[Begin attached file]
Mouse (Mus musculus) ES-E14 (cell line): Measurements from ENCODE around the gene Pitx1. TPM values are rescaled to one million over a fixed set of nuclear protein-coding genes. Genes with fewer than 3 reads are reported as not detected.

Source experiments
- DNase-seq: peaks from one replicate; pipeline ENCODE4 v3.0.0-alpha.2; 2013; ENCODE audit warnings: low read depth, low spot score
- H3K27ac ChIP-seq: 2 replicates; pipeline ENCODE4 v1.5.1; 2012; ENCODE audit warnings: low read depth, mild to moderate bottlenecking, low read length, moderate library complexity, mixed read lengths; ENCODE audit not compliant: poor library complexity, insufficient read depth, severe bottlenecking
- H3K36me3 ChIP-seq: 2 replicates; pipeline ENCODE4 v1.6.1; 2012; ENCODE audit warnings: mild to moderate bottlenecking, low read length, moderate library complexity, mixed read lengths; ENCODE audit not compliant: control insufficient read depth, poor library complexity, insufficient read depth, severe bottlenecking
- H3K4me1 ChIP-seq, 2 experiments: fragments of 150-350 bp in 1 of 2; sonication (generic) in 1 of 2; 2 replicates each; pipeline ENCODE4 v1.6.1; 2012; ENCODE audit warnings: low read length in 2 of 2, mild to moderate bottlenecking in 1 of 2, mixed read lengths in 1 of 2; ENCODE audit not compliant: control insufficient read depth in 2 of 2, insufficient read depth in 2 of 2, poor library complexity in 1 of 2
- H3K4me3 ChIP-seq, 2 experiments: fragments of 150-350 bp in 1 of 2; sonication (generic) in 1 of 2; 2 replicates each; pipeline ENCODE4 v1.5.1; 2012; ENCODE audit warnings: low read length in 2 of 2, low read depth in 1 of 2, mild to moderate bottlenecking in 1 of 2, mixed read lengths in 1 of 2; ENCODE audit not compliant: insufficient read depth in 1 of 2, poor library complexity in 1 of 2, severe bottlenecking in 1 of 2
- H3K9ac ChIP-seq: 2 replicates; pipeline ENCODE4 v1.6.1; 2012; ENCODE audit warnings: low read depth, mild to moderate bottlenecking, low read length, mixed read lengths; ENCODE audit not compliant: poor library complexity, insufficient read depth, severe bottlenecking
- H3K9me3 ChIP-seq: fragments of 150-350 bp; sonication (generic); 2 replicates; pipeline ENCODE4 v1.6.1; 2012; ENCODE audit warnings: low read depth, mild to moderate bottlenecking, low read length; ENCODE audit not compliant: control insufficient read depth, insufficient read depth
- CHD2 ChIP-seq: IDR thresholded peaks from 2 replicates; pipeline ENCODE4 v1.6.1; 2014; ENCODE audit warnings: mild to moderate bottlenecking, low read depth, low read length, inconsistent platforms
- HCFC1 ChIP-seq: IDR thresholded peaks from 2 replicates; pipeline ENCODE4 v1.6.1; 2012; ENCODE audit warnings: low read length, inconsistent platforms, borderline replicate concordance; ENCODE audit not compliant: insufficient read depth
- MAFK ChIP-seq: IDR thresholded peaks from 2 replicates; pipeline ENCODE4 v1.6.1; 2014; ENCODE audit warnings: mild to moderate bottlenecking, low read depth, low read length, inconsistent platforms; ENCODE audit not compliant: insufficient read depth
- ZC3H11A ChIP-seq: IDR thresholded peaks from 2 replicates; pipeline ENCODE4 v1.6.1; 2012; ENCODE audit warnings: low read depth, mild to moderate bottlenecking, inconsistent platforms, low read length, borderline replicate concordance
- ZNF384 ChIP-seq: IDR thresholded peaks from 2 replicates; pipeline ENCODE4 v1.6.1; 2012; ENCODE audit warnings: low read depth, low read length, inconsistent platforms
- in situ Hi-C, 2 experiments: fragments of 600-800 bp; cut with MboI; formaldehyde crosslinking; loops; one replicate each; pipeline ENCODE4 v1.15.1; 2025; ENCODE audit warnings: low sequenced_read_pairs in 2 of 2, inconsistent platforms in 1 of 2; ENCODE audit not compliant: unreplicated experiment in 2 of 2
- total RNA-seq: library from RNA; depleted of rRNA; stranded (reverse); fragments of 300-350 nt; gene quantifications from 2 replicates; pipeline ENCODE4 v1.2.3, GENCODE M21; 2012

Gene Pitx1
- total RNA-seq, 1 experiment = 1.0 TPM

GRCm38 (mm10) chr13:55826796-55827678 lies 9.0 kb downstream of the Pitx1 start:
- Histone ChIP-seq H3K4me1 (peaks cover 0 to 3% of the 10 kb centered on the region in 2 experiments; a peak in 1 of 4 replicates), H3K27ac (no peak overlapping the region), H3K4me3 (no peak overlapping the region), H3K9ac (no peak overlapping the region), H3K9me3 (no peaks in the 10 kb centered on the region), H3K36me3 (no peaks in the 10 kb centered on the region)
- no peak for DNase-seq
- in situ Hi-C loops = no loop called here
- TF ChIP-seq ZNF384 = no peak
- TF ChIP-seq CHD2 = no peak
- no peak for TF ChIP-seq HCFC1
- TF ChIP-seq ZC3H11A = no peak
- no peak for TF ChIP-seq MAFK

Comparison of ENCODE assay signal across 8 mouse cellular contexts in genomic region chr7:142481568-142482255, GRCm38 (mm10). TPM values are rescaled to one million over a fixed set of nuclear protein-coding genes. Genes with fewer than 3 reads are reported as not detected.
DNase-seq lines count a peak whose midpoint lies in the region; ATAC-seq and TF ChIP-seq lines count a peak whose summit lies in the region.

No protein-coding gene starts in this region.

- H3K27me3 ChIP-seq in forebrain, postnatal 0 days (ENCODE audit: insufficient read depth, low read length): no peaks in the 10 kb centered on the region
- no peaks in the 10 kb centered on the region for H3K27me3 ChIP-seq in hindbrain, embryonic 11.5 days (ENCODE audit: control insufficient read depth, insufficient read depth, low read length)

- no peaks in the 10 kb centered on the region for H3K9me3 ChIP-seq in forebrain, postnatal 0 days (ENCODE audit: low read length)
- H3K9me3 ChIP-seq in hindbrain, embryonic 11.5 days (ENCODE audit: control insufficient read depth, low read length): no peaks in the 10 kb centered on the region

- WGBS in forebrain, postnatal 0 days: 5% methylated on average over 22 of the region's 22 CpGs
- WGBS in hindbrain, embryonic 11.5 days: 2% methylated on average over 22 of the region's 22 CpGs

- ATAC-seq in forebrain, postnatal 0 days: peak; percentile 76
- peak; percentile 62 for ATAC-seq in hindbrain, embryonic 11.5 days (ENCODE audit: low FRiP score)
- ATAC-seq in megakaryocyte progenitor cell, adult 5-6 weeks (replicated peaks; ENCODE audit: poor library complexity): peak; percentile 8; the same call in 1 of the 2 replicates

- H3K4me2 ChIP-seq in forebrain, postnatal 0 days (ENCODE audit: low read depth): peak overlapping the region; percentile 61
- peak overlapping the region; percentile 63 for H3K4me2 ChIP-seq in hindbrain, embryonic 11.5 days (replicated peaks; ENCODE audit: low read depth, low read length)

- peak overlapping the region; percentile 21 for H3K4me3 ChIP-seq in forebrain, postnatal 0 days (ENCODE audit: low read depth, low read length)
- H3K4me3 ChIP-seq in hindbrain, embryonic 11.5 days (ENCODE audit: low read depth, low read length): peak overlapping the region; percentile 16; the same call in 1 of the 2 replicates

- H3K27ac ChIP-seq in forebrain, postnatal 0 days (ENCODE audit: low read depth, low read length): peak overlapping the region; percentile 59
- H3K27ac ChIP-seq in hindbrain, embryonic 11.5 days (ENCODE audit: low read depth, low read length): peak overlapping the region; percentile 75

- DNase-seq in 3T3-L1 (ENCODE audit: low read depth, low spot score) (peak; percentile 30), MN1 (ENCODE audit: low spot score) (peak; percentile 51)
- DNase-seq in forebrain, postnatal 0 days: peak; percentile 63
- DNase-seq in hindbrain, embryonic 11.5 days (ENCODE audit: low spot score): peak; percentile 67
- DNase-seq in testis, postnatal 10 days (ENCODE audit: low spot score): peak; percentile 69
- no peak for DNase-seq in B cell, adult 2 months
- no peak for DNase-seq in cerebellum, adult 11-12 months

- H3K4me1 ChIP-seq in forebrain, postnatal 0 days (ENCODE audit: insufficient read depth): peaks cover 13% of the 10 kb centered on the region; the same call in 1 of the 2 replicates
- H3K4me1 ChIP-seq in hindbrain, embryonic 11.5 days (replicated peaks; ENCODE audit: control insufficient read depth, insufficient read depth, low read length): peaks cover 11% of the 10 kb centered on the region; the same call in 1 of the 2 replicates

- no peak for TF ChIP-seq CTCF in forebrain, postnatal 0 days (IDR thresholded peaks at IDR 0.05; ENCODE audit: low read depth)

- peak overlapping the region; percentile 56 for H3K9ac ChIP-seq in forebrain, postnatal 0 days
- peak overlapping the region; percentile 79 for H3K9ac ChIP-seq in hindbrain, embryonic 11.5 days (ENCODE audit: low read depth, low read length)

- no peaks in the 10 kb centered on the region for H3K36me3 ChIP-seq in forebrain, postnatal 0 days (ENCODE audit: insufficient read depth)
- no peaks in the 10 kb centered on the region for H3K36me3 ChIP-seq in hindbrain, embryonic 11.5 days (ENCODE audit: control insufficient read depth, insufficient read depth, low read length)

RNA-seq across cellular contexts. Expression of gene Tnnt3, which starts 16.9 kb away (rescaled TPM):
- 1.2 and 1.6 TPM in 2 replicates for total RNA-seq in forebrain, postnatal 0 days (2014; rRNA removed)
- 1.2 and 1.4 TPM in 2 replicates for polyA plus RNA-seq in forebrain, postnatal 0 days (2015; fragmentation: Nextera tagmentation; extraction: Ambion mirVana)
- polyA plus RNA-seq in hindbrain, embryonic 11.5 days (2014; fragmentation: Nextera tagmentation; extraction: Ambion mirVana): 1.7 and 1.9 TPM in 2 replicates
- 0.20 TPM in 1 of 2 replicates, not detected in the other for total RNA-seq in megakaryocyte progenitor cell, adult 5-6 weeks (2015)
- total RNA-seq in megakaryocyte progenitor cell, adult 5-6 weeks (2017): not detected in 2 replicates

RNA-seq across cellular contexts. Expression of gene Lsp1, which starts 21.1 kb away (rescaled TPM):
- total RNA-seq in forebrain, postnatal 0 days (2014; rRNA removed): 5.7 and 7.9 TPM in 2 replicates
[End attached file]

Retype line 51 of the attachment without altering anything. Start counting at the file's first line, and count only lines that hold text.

- no peak for DNase-seq in cerebellum, adult 11-12 months